I share this because none of these things would have happened, had I not publicly outed myself here on my original blog.
The problem is — I’m not blogging about “that stuff” anymore because, well, that doesn’t epitomize my life anymore. My existence is centered around my family: Luis, Maya and Rocco. My parents. My siblings. My friends. Motherhood. Our home. Travel. Family walks. BBQs. Zumba. Peanut butter. Shopping. Chocolate. Writing. Shutterfly.
Which leads me to my blog now.
I’m currently blogging with far less frequency about whatever I find interesting, whenever I feel the urge to write. I’m writing about body image and raising a daughter; I’m blogging about Maya’s growth and development; I’m blogging about the challenges of being a working-outside-the-home-mom. I’m sharing pics and vids and thoughts and feelings about my post-baby body and weight. But without the obsession on size or the scale, those posts come off as tame (in my mind’s eye, compared to where I was mentally four or five years ago).
So my blog really doesn’t fit neatly into any one category at this moment, and that became quite evident last week in New York. On the first day of a 2-day PR conference, I was chatting with one of the young women seated next to me. We were talking about our Twitter activity levels and after she said she doesn’t use her account much, I admitted that, aside from managing my company’s Twitter account, I really mostly use Twitter personally for my blog, more than for engaging with others. Her natural next question was, “Cool — what’s your blog about?”
I found myself once again stumbling like back in the early days. “Well I used to blog about food issues and body image, but now I’m writing about motherhood and raising a daughter …”
It might sound OK written out, but even as I was saying it, I didn’t like my answer. As a PR person who knows how to wordsmith, when it comes to my own blogging identity, I’m at a loss. I don’t have a good boilerplate, let alone a good elevator speech. And that is not OK.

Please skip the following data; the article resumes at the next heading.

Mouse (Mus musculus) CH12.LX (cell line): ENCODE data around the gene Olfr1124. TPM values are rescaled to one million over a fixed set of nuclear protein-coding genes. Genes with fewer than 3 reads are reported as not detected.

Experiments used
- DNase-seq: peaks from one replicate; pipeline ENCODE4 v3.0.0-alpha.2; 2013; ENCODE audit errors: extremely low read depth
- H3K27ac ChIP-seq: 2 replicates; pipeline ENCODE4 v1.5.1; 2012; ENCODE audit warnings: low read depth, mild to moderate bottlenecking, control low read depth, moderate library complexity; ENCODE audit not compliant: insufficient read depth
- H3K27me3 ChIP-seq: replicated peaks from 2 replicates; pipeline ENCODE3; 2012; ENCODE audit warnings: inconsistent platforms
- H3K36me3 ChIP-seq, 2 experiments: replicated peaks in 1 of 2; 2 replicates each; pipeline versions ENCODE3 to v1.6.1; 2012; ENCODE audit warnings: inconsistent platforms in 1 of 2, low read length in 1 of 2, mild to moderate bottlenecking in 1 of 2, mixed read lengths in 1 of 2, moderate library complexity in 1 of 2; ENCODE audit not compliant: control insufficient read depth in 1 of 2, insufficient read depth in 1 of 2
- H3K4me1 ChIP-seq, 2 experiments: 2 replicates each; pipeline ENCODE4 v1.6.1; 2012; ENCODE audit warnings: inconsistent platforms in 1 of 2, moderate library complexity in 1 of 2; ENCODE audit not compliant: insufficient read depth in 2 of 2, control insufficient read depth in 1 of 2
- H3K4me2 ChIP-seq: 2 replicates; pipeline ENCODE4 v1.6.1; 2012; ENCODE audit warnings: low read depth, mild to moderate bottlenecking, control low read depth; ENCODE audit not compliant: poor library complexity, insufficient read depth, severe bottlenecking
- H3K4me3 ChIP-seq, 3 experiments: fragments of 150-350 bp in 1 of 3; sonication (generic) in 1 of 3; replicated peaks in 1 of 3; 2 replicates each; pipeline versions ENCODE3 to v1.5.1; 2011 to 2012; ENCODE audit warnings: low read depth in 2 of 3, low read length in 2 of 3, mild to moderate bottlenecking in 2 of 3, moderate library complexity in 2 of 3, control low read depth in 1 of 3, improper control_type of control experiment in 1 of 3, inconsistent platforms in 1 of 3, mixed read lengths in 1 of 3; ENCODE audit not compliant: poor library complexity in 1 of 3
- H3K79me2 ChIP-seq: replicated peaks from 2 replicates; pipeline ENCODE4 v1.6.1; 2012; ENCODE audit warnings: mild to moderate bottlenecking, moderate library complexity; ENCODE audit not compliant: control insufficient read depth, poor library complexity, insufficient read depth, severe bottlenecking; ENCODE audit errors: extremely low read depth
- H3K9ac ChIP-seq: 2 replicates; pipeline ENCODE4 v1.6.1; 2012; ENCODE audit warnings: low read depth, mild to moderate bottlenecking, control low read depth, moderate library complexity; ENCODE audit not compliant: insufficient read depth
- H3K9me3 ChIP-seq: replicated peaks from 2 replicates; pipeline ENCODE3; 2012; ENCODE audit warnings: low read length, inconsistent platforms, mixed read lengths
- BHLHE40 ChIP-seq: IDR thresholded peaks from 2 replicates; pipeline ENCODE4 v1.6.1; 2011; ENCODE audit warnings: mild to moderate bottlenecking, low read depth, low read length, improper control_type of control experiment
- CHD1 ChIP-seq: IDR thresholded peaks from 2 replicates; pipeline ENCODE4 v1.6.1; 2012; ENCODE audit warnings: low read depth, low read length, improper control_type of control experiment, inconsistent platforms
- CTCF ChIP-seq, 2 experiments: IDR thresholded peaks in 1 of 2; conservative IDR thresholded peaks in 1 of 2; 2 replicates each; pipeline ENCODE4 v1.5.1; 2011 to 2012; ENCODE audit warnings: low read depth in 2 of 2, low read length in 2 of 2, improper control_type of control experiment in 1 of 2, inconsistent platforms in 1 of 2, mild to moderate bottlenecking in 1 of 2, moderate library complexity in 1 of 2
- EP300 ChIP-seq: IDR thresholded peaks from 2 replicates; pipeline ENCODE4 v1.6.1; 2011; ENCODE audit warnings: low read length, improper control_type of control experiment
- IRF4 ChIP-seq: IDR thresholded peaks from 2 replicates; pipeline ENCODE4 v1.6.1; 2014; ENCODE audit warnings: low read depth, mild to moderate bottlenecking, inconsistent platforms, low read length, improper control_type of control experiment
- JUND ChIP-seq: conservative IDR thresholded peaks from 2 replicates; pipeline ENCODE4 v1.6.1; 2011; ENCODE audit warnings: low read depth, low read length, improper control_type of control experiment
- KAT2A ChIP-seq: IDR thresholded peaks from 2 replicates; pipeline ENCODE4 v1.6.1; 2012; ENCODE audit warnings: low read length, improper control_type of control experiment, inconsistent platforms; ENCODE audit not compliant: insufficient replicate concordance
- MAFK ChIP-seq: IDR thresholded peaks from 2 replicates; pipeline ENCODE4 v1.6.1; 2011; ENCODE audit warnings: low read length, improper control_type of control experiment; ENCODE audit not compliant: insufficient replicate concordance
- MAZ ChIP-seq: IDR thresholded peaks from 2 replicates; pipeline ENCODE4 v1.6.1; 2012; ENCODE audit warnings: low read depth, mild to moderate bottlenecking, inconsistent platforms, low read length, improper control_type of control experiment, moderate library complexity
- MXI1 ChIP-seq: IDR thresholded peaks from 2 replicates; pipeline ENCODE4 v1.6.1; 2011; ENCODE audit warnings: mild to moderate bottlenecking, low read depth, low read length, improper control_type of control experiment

I chose this new title (Let There Be Light) because I felt like I wanted to shine light on the positives in life — to find the good in even challenging times, and not dwell on the negative. My old blog was a downward spiral in many senses — literally one could witness me fail — and while I did eventually achieve recovery, it wasn’t without a lot of blips on the radar and challenges. It was messy and ugly, visceral and real.
So I wanted something more positive and less defining, less pigeon-holed and came up with the title and the heading that reads: A new mom navigates the ebbs and flows of life. While there is truth to that, now that Maya is 18 months old, I’m no longer a “new” mom … and “ebbs and flows” really doesn’t get to the heart of my blogging existence, either.
My goal is to work on these things this coming weekend — coming up with a new heading for under the blog and a new, refined boilerplate and elevator speech. Writing it out here means I am committing myself to doing it.
I don’t want to be ashamed of my past, but I’d like to be able to explain it more eloquently and also be able to better explain how my blog has morphed into whatever it is today — a living, breathing chronicle of one woman’s life.
How about you? What would your boilerplate be? Or, in shorter form, your elevator speech? (I think it’s important to have both).